2. The CNG cylinders are designed much like the SCBAs used in the fire service today. You will notice these cylinders are equipped with pressure release devices (PRDs) on both ends. The PRDs release with a combination of pressure or at approximately 219 degrees. Noted at the 53-second spot.
  3. Debris traveled nearly 1,000 feet and landed in a nearby school yard. Noted at the 106-second spot.
  4. A large cylinder traveled a great distance. Pay close attention to the PRDs, which seemed to be intact. One can assume, if the PRDs would have released the tank would not have exploded. Therefore, the PRDs were defective or never reached temperature. Noted at the 107-second spot.
  5. While interviewing a witness, he describes the explosion may have taken place as much as 30 minutes after the fire was first noticed and after fire fighters were on scene. Noted at the 122- to 131-second spot.
  6.  In most all cases, fire fighters may be on scene and actively engaged in fire suppression activities after that amount of time.
  7. ​In this video we cannot see any indication that the PRDs released which may have caused the explosion.

The second video is from July 2, 2015, this was a refuse truck load fire, which occurred in Chesapeake Va. Please be sure to watch the entire 2 minute and 15 second video.

  1. Notice the distance the truck is from the residence. I can only estimate the distance, but it appears to be about 35 feet. Noted at the 43-second spot.
  2. Note the volume of fire as the PRDs on both sides of the refuse truck release. Noted at the 113 to 128 second.
  3. Again note, in many cases fire fighters are actively engaged in fire extinguishment.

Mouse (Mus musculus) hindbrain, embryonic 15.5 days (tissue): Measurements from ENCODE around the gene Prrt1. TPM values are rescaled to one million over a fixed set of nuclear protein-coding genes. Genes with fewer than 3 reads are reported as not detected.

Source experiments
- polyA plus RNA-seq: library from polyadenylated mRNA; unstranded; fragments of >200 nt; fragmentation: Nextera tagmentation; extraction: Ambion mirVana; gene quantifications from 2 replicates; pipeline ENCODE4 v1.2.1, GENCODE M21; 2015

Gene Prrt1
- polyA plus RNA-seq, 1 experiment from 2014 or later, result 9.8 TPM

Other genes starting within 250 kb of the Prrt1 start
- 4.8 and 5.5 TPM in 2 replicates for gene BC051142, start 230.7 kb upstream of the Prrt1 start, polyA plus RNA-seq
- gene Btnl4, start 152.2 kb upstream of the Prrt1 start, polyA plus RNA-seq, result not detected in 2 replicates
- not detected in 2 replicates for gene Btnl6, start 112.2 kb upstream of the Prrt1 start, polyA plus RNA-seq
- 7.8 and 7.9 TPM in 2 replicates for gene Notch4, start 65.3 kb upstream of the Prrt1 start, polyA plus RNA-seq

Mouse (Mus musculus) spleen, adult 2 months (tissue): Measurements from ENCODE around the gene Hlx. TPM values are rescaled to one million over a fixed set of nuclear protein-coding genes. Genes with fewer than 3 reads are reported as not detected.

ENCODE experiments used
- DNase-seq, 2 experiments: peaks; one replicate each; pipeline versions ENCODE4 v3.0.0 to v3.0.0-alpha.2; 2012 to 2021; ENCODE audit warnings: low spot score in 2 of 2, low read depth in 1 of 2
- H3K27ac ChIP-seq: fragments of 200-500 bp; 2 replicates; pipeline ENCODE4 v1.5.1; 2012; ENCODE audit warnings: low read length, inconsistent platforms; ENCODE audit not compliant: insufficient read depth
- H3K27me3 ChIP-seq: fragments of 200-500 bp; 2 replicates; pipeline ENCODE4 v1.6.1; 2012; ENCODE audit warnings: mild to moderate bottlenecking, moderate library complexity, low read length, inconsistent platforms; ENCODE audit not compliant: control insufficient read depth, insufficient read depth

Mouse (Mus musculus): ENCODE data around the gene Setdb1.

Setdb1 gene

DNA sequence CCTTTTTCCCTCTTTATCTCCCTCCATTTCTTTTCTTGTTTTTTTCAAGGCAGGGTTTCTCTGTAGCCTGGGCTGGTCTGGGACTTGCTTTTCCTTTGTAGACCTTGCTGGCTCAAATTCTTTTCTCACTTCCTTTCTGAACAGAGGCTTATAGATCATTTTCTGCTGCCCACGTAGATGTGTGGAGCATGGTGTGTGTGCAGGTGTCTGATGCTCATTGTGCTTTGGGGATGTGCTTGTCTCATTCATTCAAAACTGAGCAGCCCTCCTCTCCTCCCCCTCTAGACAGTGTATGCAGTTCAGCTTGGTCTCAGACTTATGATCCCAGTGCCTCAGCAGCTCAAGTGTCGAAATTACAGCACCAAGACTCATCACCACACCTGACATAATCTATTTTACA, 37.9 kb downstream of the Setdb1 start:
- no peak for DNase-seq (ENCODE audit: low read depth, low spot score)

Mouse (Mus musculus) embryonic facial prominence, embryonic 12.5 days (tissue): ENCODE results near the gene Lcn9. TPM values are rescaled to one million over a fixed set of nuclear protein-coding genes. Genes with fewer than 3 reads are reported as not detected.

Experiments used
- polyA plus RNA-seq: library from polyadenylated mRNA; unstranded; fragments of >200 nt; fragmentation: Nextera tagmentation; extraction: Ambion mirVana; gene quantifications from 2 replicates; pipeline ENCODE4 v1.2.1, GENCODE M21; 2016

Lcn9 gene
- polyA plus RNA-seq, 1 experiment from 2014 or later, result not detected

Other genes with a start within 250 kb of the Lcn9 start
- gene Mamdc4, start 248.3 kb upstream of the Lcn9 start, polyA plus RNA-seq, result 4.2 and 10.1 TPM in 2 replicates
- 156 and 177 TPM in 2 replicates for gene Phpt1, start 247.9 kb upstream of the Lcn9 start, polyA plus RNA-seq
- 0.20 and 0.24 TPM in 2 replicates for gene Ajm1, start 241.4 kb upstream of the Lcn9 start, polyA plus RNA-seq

4. In this video, we clearly see the PRDs release and no one was in harm’s way.

Things to watch for and note:

The third video is from April 18, 2011. This was also was a refuse truck load fire in Kokomo, Indian. Please be sure to watch the entire 15-minute video.

Things to watch for and note:

  1. First of all, it's important to note that most waste collection drivers are trained to dump their hot load in a safe place when possible.
  2. Many times the electric or hydraulic system is compromised and dumping the load is not an option.
  3. The fire can also compromise the driver's ability to move the vehicle in some cases.
  4. Because of my background in the solid waste industry, I can see this is a CNG powered vehicle.
  5. The added boxed in area on top of the truck houses the CNG tanks.
  6. Some manufactures have begun housing these tanks in the tailgate. Therefore, you may not be able to actually see that the vehicle you are approaching is powered by CNG fuel.
  7. You will also not be able to tell what type of cylinder the vehicle is equipped with. Type 1, 2, 3 or 4.
  8. Cooling the PRDs while you have active fire may create the conditions for an explosion.
  9. Clear view of CNG tank housing and active fire near the PRDs. Noted at the 54-second spot.
  10. Increase in active fire near the PRDs. Noted at the 4:10 mark.
  11. The Battalion Chief arrives and conducts a 360. Each time he passes the sides of the vehicle we now know he is in harm's way if the PRDs release. Noted at the 6:03 to 6:26 marks.
  12. The Company Officer joins the BC for a second 360; now both are clearly in harm's way. Please keep in mind, this is happening across the country today at many CNG vehicle fires. We understand that pre-incident knowledge and training is power and reduces the potential impact to firefighters.
  13. First water was applied to the fire at the 8:20 mark.
  14. It appears that the firefighter is applying water directly on the PRDs, which could increase the risk of an explosion. Noted at the 8:27 mark.
  15. A master stream with foam is now applied and about 10 seconds later we have knock down. Noted at the 10:05 to 10:15 marks.

Finally, to show just how fast the system can ignite after a PRD release, view this brief video.

I do not want to be an alarmist, but I also do not want to wait until I hear of a line-of-duty death or serious injury to a brother or sister firefighter. My goal is simply awareness. I hope that after watching these videos your department will re-evaluate their approach to CNG refuse truck fires and conduct your fire ground operations to minimize the danger element to firefighters.